I was shocked at the penetration power and speed that I hit the mullet with. Rather than stick a few inches into the fish, the spear rocketed through it, well over a foot, and the handle was the only thing that slowed the penetration.

Back at shore, I found out that Johnny hadn't had any luck all day either. He'd seen a few fish, but like myself, couldn't get the spear loaded quickly enough. Next time we'll try on an incoming tide and sunny day. Maybe our luck will turn out.

Saturday, August 6, 2011

Here Piggy Piggy

As my summer vacation comes to a close, I'm forced to start thinking about land-locked outdoor activities. Primarily...Hunting.

Bow season around Gainesville begins in a little over two months from now and I've already begun planning. In my usual fashion, I missed the quota drawing for the WMA's this year and will be forced to hunt only one area during gun season. However, I have two areas on my radar for bow season and a total of four areas for small game season. I'll start off the season bow hunting Lochloosa WMA, home of the Kevlar Deer. If I find that I'm not having any luck there, I'll change it up to Goethe State Forest (which I've yet to hunt).

Once bow season is over, however, I'll completely switch gears off of deer and focus all my effort on wild hogs. I've had my fair share of run-ins with hogs in Florida dating back to my first hunting season at age twelve but have yet to kill one.
Never gotten a picture of one...I just needed an example

The first pig I'd ever seen was on Eglin AFB in an archery only area during scouting season. My dad and I were walking along a road near a swampy area and we jumped what looked like a black Volkswagen in a mud puddle. To this day, it's the biggest pig I've ever seen and it must have weighed a good 400lbs. The next pig was later that season. It came to the noise of my dad climbing out of his tree stand and just about walked right into him. It easily weighed between 200-250lbs and was cinnamon colored.  A few weeks later, I had one come to the sound of me climbing out of my tree and when I turned around, a little 50-75lbs pig took off the other direction.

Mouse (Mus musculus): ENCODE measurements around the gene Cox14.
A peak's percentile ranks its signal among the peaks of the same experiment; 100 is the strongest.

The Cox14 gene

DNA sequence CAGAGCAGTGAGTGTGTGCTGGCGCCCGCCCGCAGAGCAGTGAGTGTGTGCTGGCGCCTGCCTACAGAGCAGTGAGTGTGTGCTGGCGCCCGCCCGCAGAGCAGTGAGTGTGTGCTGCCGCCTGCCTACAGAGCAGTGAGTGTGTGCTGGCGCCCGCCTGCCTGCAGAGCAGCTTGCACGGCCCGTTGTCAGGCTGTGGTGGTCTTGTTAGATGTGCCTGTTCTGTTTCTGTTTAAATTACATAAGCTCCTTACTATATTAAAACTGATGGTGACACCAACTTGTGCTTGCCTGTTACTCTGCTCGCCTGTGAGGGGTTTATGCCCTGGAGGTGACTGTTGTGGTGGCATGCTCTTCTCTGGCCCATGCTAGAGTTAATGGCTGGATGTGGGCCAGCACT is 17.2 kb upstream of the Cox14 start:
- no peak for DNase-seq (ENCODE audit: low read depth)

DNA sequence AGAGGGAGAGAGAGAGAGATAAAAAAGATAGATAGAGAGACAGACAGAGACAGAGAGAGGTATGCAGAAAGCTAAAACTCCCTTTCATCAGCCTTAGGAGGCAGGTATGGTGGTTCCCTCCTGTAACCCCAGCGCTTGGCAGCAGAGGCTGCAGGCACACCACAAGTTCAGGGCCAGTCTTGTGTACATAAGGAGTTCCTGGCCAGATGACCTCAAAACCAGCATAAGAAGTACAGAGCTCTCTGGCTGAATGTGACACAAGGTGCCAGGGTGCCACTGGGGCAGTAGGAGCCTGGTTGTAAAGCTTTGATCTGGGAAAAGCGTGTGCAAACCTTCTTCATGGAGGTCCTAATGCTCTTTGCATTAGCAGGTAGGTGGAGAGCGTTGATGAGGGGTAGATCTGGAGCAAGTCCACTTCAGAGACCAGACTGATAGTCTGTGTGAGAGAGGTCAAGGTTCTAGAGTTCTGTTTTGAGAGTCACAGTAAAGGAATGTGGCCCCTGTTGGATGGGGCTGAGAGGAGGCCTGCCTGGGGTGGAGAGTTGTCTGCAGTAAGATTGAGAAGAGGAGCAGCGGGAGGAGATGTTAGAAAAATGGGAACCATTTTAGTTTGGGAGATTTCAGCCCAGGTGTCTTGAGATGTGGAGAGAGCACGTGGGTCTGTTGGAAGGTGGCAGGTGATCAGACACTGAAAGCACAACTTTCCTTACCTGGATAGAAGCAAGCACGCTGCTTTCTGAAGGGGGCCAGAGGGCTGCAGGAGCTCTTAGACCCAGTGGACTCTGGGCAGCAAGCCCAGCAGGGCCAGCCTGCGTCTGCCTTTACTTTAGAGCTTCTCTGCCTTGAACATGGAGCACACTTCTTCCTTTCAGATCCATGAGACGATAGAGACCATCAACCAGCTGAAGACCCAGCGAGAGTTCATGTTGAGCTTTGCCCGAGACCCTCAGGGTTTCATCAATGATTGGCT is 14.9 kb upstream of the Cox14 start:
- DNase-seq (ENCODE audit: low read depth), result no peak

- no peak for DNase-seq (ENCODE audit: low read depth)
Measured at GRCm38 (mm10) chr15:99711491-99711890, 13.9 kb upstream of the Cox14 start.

Years later, while hunting (the now closed) Bluewater Creek WMA, I was nearly stepped on by a group of hogs. I was sitting under a tree near a creek bottom during Archery/Muzzleloading gun season and heard a group of pigs coming my way. Unfortunately, they came on the other side of impenetrable brush just 10 yards behind me. I heard every one of them, but didn't see a single one.

During my deer spotlight surveys last summer, I saw dozens of hogs and last season I nearly got lucky enough to shoot one at Devil's Hammock WMA. I recently read an article in Field and Stream and discovered that Florida is second only to Texas for it's feral hog population. In most places around the state, there is no size or bag limit as they cause TONS of damage to crops and agriculture every year. They're also known to carry several diseases. All of this translates into: Shoot more pigs.

So when Gun season opens up, I'll probably be making some trips over to Lower Suwannee NWR since they are actually open without a quota for gun hunting. I saw a video on youtube of some guys two years ago who hunted Lower Suwannee and bagged three pigs in two days. With any luck, I might be able to do the same.  I'll just need to decide on what gun to bring. The SKS...
or the 12 Gauge

I like the idea of the SKS in that I'm comfortable with the iron sights up to 100 yards. I also like that I can squeeze off 5 rounds immediately. However, 3 inch slugs from the Benelli will definitely drop even the biggest boar in its tracks. Any of you ever taken a hog with a gun before?

After gun season, small game opens and I'll still be able to shoot pigs. This, however, will have to be done with a shotgun because center-fire rifles aren't allowed during small game season. I've read reports of a bunch of hogs taken from Goethe, and I've personally seen the hogs in Devil's Hammock, so those two areas will be my go-to spots for small game.

And that will be my plan for the whole hunting season. Now it's time for me to live up the next two weeks and get as much fishing in as possible. Almost got some nice spearfishing footage on my camera today, but the camera was off when I finally shot a fish. Stay tuned!